Philadelphia Used to Be a Seafood Town. What Happened?

For a city near the sea, we’ve had a pretty weak seafood game. But these days, Philly is in the midst of a seafood renaissance.

philadelphia seafood history

A scene from Old Original Bookbinder’s in 1967, part of Philly’s seafood history. Photograph by Owens, Temple University Libraries, Special Collections Research Center

Back in the 1800s, catfish-and-waffle houses lined the Schuylkill into the Wissahickon. Shad fishing was once so popular on the Delaware, legend has it you could walk across the river, boat to boat, and never get your feet wet. Sam Mink, the current owner of Oyster House in Center City (in business since the ’40s), tells me there was a time when oyster bars were as popular in Philly as pizza shops are today.

Some of our most storied restaurants have also specialized in freshly caught fish and crustaceans. There’s Bookbinder’s, of course, opened in 1893 and functional — albeit under a Jose Garces rebrand — to this day. Snockey’s, a Queen Village crab house, opened in 1912 and stayed open for 103 years. In the ’80s and ’90s, Neil Stein built his city-defining restaurant empire around seafood, with its crown jewel being Striped Bass.

These days, though, it’s usually the restaurants that define a city’s food scene, not the foodways themselves. And despite this history and Philly’s accessibility to oceans and rivers, this simply isn’t a seafood town — at least, not in the way other cities like Boston, San Francisco and even Baltimore are. So what happened?

Money. Duh.

Seafood — whether we like it or not; whether it should be or not — is a luxury. Luxury (at least in the traditional white-tablecloth sense) is something Philly restaurants have done away with since, like, the 2008 recession, when white tablecloths essentially disappeared. Instead, we’ve invested in approachability, in once-a-week restaurants that appeal to younger, less well-to-do audiences. “It doesn’t make great economic sense to run a seafood restaurant,” says Mink. “High-quality seafood is really, really expensive. And you can only charge so much for it if you’re not a fine-dining restaurant, so the food costs are very high. To be successful, you have to be very smart with your product, and you have to go through a lot of volume.”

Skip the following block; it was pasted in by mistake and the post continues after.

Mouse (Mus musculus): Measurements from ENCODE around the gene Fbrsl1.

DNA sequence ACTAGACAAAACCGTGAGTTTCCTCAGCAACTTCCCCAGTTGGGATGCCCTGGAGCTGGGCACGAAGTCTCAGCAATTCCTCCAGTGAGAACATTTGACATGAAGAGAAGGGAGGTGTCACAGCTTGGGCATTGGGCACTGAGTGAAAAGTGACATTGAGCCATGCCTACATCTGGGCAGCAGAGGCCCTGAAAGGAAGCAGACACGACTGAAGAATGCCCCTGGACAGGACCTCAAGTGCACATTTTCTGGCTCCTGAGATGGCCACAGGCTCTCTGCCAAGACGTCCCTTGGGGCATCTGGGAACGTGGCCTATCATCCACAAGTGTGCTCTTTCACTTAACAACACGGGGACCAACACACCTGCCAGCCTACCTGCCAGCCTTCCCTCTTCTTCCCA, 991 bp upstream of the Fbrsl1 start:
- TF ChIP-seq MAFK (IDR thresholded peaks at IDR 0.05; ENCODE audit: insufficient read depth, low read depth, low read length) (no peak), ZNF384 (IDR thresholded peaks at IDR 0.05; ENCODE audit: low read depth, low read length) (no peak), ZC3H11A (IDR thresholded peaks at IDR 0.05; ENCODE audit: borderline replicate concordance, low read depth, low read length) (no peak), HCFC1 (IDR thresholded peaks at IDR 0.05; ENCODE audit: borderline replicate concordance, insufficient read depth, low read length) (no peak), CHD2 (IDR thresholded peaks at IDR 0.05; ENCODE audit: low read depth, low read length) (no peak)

But luxury and volume don’t mix. Never have — at least, not in business. And affordability is, and has always been, fundamental to our food tourism.

“If you’re strictly a seafood restaurant, you really limit your market,” says Mink. “If a party of four is going out to dinner and somebody doesn’t like seafood, then they’re not going to the Oyster House, right?”

So instead, most restaurants worth their salt open with plenty of seafood options on their menus — crudos, tartares, whole fish dinners. That lets chefs flex their culinary chops (beef and chicken are easy; making tilefish alluring is a challenge), and the opt-in strategy helps keep seats full. At least, that’s what former Inquirer food columnist Rick Nichols says when I email him hoping for answers.

“Seafood offerings are exponentially more available, but you’re right: Seafood houses are few and far between,” he acknowledges. Good seafood has been liberated, he says — absorbed into mainstream dining, in turn diluting the need for seafood specialists. Now, there’s phenomenal seafood to be had at your neighborhood BYOB.

But just when it seemed Philly had given up on all-in operations, Greg Vernick went ahead and opened Vernick Fish, an ambitious, expensive seafood restaurant with towering ceilings and Dover sole meunière, on the ground floor of the tallest, shiniest skyscraper in the city.

“It can’t just be bass, tuna, salmon, cod anymore,” says Vernick. “You need to be like, ‘All right, let me tell you about these canned sardines … where they’re from, what you’re going to taste when you put them in your mouth.’”

He continues, “Have you ever been to a farm and eaten the produce they grow straight from the ground? I was just at Giordano’s farm in Hammonton, and those blueberries were so good. And I don’t know if the blueberries were really that good or if it was just the emotional experience of being on the farm. Seafood needs that sort of emotion.”

Serendipity has positioned Philly to follow Vernick’s lead: The pandemic brought us an entire summer of seafood shack pop-ups, and every restaurant seems to open with a raw bar these days. We are, without a doubt, in the midst of a seafood renaissance. Head here for five ways to make the most of the moment.

Published as “Philadelphia Used to Be a Seafood Town. What Happened?” in the November 2020 issue of Philadelphia magazine.